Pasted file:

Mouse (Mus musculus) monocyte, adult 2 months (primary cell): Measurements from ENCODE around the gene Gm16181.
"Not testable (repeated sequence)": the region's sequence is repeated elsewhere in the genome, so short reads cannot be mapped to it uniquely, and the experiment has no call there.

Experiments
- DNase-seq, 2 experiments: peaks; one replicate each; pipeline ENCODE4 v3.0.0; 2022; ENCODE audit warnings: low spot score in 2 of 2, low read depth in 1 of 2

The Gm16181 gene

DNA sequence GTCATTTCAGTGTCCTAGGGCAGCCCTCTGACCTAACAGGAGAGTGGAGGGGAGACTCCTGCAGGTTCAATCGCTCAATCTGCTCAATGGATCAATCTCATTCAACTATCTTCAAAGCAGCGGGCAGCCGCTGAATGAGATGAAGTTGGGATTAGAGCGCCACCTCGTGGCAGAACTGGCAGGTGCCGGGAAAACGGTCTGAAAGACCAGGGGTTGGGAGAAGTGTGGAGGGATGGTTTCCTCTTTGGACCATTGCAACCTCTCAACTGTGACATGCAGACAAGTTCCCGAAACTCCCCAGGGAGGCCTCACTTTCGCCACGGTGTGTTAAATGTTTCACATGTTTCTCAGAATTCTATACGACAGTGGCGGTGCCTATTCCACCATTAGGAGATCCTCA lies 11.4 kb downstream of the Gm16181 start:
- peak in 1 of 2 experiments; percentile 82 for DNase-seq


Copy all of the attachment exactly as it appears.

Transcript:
Mouse (Mus musculus) monocyte, adult 2 months (primary cell): Measurements from ENCODE around the gene Gm16181.
"Not testable (repeated sequence)": the region's sequence is repeated elsewhere in the genome, so short reads cannot be mapped to it uniquely, and the experiment has no call there.

Experiments
- DNase-seq, 2 experiments: peaks; one replicate each; pipeline ENCODE4 v3.0.0; 2022; ENCODE audit warnings: low spot score in 2 of 2, low read depth in 1 of 2

The Gm16181 gene

DNA sequence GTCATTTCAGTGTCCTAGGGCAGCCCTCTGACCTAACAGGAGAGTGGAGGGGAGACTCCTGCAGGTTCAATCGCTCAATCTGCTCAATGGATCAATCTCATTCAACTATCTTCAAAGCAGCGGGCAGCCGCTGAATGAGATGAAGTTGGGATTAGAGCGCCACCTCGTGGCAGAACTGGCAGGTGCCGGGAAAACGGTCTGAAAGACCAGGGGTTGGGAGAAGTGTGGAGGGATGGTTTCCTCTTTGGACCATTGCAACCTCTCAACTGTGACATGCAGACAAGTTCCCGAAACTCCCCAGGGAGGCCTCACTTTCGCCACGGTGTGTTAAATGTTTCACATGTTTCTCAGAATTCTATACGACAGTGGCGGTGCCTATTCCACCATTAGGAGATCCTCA lies 11.4 kb downstream of the Gm16181 start:
- peak in 1 of 2 experiments; percentile 82 for DNase-seq